Portrait of Leonard Freedman

FREDERICK, Md. -- Leonard P. Freedman, Ph.D., has been named chief science officer at the Frederick National Laboratory for Cancer Research, effective this November. He joins the FNL staff after six years as founding president of the Global Biological Standards Institute.

Signing ceremony at Mount St. Mary's University Frederick campus, October 9, 2018. Photo courtesy Mount St. Mary's University. 

FREDERICK, Md. -- The Frederick National Laboratory for Cancer Research is expanding its commitment to educate the next generation of scientists and foster academic research collaborations by signing a new partnership agreement with Mount St. Mary’s University.  

Beverly Keseling, (retired) manufacturing manager at BDP, studies PVSRIPO on an inverted microscope. 

FREDERICK, Md. -- The development of a modified poliovirus to treat glioblastoma, a deadly form of brain cancer, is one of the latest examples of the Frederick National Laboratory for Cancer Research stepping in to fill a critical need that few others could meet with developing and manufacturing novel biological agents for early-phase clinical trials. 

Eric Stahlberg portrait

FREDERICK, Md. -- Eric Stahlberg, Ph.D., has been named director of Biomedical Informatics and Data Science (BIDS) at the Frederick National Laboratory for Cancer Research in a move that will amplify his role in building partnerships in high-performance computing and data science in cancer research. There was an exceptional slate of candidates for this position, reflecting the importance of this position. Dr. Stahlberg begins his appointment on September 29.

An Orbital Sciences Corporation Antares rocket is seen as it launches from Pad-0A at NASA's Wallops Flight Facility, Thursday, January 9, 2014, Wallops Island, VA.

FREDERICK, Md. -- The Frederick National Laboratory for Cancer Research is taking its science to new heights – with an experiment rocketing into orbit around the Earth. 

The aim is to grow protein crystals in the weightlessness of space where, beyond the full influence of Earth’s gravity, they might proliferate more easily and become larger and more perfect than those cultivated on the Earth’s surface. The launch is scheduled for this fall.

A koilocyte is a squamous epithelial cell that has undergone structural changes as a result of infection by human papillomavirus (HPV). This image of a koilocyte shows human ectocervical cells (HEC) expressing HPV-16 E5 oncoprotein, and immortalized with HPV-16 E6 and E7 oncoproteins. Formation of koilocytes requires cooperation between HPV E5 and E6 oncoproteins. The cell culture is stained with hematoxylin and eosin (H&E).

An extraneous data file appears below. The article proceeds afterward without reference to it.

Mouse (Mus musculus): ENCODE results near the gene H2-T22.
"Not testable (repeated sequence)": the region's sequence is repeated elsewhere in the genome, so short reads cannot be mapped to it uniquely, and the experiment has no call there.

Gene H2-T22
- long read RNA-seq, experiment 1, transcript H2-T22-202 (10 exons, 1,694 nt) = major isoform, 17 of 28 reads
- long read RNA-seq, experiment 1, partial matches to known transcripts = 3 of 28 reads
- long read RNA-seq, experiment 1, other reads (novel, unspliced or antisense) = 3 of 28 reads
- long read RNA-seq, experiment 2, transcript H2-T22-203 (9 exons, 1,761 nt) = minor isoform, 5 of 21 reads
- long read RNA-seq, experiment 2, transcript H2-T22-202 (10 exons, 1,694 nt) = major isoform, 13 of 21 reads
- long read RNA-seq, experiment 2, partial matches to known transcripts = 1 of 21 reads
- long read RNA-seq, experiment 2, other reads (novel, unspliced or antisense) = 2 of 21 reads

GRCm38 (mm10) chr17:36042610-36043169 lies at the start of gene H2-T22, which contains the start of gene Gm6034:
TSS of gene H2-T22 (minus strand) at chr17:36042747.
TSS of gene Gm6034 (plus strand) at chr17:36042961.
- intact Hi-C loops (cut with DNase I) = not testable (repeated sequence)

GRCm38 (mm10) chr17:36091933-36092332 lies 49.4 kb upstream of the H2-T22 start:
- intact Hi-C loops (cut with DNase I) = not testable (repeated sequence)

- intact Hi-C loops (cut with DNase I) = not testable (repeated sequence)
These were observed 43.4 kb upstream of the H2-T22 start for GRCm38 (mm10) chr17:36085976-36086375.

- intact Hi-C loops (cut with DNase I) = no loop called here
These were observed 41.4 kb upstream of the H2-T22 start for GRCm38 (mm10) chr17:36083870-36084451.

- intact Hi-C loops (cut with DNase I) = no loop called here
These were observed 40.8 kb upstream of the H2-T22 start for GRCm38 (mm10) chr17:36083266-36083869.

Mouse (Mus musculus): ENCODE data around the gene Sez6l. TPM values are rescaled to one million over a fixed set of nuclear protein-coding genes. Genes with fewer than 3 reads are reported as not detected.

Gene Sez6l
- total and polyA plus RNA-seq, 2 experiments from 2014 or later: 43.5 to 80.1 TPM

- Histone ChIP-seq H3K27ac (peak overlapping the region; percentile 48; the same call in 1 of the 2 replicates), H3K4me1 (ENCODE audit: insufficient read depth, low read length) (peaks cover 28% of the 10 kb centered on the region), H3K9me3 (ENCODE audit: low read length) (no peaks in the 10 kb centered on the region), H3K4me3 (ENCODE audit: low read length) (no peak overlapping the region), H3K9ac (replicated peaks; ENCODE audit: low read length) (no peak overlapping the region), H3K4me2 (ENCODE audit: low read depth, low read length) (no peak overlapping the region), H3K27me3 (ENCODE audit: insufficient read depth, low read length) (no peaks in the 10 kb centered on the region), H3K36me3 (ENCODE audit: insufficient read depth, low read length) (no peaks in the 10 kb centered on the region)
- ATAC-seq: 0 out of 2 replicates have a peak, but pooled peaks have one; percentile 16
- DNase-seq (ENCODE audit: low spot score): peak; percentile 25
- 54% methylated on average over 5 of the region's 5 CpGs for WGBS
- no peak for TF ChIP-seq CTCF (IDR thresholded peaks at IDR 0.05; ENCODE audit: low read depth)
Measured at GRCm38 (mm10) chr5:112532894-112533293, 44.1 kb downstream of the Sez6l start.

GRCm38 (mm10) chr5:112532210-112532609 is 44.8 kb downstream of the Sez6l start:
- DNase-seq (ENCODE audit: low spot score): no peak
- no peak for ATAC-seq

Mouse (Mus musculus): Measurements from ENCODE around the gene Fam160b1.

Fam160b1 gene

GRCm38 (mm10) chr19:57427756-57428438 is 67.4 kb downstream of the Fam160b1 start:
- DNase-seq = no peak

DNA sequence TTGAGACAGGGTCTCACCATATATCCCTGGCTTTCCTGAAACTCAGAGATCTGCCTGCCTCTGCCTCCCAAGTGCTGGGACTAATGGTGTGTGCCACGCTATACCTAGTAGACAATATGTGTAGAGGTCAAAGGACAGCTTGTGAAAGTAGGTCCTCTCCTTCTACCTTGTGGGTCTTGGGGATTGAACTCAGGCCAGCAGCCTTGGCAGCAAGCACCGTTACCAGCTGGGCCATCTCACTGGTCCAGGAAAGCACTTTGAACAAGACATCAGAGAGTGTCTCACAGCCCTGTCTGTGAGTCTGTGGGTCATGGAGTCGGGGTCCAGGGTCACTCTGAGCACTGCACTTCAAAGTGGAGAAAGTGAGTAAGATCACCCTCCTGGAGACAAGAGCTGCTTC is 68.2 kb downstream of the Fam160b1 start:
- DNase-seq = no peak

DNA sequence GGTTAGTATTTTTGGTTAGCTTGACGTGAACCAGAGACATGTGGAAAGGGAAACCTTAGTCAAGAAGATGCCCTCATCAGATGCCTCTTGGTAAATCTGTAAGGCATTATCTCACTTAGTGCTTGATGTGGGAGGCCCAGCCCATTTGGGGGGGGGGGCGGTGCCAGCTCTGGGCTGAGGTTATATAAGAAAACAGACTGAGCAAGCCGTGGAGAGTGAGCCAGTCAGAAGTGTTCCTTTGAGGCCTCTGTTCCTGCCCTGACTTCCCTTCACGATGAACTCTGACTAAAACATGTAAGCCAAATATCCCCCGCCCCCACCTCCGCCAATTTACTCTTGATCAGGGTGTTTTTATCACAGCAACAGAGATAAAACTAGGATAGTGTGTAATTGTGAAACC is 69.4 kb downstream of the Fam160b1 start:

FREDERICK, Md. -- A new chemical test available through the Frederick National Laboratory for Cancer Research could accelerate human papillomavirus (HPV) research by detecting 40 percent more HPVs than the current gold standard research test. 

There are upwards of 100 human papillomaviruses (HPVs), and these viruses can cause abnormal tissue growth and other changes to cells. Prolonged infection with certain types of HPV can cause cancer.   

Three-dimensional model of Simian Immunodeficiency Virus (SIV). National Cancer Institute image. Image by Sriram Subramaniam and Donald Bliss.

FREDERICK, Md. -- A new study led by investigators from the Frederick National Laboratory for Cancer Research in collaboration with colleagues from the Oregon Health and Science University (OHSU) utilizing a nonhuman primate model infected with Simian Immunodeficiency Virus (SIV) could have significant implications for future research into the prevention and potential cure of Human Immunodeficiency Virus (HIV). 

Ulrich Baxa and Natalia De Val Alda look at the Titan Krios microscope at the Frederick National Laboratory.

FREDERICK, Md. -- Nearly one-third of all human cancers are driven by mutations in RAS genes, including almost all pancreatic cancers. Treating these cancers has puzzled scientists for decades, and many RAS proteins are considered virtually undruggable. 

Human white blood cells with internalized particles (blue is cell nucleus, red is membrane, and green is RNA nanoparticles). Submitted by Marina Dobrovolskaia.

FREDERICK, Md. -- The Frederick National Laboratory for Cancer Research is opening potential new avenues for coaxing the human immune system to fight cancer and other diseases through microscopic particles, or nanoparticles.

The use of nanoparticles to transport drugs to cancer cells is a growing field that has piqued scientists’ interest over the last two decades. Nanoparticles show potential because they can directly target and treat cancer cells. 

Instituto Nacional de Cancerologìa (National Cancer Institute of Mexico)

FREDERICK, Md. -- The Frederick National Laboratory for Cancer Research will extend its scientific mentoring across international borders for the first time by offering postdoctoral research fellowships to scientists under an agreement with the National Cancer Institute of Mexico (INCan).

Under a three-year Memorandum of Understanding, the two institutions will cooperatively develop and launch a pilot program that will provide education and training in areas of mutual interest in cancer research.